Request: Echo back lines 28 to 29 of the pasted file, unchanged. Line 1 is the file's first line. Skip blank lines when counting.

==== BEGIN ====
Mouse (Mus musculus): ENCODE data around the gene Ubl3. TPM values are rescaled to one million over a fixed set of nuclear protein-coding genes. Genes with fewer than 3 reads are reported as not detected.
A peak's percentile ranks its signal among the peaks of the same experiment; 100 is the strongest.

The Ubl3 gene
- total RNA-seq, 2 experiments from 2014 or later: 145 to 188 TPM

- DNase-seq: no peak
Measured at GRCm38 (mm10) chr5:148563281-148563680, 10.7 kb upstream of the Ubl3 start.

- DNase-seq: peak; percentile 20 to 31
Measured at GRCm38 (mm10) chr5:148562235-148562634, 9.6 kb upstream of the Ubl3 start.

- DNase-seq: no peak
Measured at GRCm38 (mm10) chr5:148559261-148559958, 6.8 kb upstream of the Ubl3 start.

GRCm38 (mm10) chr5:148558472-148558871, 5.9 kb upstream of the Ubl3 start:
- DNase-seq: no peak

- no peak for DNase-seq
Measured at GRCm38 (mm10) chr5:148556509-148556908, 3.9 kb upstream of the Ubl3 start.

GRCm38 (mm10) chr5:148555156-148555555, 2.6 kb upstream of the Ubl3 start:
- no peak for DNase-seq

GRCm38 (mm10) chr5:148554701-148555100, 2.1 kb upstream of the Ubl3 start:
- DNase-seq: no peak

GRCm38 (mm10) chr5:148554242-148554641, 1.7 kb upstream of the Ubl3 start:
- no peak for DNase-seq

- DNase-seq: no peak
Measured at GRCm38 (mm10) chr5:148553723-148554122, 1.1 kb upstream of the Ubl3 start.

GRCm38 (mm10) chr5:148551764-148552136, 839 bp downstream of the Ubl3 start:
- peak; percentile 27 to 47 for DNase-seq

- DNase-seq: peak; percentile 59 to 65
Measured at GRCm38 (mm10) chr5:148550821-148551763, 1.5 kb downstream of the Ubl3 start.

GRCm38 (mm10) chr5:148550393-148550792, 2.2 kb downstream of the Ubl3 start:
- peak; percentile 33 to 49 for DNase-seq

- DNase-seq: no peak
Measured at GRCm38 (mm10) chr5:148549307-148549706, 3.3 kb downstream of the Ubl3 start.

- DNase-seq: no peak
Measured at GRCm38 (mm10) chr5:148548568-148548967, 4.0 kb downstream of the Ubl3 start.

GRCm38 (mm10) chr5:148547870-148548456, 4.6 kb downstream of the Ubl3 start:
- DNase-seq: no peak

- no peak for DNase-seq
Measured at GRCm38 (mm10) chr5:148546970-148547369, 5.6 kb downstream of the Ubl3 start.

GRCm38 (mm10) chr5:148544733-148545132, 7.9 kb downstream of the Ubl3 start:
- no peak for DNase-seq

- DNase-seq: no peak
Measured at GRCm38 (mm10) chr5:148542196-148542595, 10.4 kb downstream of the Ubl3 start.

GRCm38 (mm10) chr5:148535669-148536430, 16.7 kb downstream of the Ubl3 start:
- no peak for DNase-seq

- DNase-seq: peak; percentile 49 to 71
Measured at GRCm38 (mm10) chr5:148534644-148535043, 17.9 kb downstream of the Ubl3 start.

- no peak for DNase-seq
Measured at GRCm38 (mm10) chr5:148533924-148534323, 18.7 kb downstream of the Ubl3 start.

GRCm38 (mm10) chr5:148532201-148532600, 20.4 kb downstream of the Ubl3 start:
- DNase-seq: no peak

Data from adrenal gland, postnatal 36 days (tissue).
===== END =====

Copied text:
- peak; percentile 33 to 49 for DNase-seq

- DNase-seq: no peak